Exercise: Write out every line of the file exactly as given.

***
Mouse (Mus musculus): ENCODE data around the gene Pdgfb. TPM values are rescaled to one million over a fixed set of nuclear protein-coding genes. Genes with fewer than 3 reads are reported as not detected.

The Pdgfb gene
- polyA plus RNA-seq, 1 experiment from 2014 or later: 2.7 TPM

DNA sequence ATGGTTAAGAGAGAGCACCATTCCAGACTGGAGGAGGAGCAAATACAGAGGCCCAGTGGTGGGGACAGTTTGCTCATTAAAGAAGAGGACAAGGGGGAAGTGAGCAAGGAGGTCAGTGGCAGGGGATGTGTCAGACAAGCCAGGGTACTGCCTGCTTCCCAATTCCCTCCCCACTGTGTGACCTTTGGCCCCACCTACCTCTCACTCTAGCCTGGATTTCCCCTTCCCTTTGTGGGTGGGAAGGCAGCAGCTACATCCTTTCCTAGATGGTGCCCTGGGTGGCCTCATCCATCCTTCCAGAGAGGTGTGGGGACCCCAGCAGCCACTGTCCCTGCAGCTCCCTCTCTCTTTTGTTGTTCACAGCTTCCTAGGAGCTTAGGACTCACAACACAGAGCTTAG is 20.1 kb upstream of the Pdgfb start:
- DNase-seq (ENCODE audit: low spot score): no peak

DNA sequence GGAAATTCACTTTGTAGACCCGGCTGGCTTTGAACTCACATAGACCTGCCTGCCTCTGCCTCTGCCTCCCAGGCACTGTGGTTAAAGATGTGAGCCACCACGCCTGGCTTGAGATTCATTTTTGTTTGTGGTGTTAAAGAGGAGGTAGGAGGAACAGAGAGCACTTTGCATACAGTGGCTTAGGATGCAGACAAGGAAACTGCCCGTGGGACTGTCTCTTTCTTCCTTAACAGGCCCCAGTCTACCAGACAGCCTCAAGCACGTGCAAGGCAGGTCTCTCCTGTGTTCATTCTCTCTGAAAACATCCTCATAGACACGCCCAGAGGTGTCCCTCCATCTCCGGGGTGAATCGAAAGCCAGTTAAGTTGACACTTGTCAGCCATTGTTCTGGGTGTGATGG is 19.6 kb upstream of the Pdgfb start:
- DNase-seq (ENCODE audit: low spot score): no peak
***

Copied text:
Mouse (Mus musculus): ENCODE data around the gene Pdgfb. TPM values are rescaled to one million over a fixed set of nuclear protein-coding genes. Genes with fewer than 3 reads are reported as not detected.

The Pdgfb gene
- polyA plus RNA-seq, 1 experiment from 2014 or later: 2.7 TPM

DNA sequence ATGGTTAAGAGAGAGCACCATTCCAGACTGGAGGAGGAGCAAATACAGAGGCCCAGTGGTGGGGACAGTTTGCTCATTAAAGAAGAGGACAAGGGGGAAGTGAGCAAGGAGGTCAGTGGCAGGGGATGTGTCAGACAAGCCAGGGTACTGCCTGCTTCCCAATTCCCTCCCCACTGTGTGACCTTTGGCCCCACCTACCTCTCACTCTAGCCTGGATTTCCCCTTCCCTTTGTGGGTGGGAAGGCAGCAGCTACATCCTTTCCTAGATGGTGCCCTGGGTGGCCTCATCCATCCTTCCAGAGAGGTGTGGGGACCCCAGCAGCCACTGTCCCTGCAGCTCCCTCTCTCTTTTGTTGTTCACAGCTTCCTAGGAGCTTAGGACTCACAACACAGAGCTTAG is 20.1 kb upstream of the Pdgfb start:
- DNase-seq (ENCODE audit: low spot score): no peak

DNA sequence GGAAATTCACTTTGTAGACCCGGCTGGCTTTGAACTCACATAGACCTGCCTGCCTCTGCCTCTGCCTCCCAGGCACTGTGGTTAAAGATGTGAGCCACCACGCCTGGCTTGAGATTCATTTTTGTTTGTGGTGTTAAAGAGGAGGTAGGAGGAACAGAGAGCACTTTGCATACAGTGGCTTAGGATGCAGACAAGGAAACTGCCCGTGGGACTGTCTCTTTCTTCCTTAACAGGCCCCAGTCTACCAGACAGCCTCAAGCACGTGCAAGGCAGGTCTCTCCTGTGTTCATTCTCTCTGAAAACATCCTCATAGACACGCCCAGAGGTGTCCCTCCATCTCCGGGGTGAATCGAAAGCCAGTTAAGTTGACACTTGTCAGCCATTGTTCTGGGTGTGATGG is 19.6 kb upstream of the Pdgfb start:
- DNase-seq (ENCODE audit: low spot score): no peak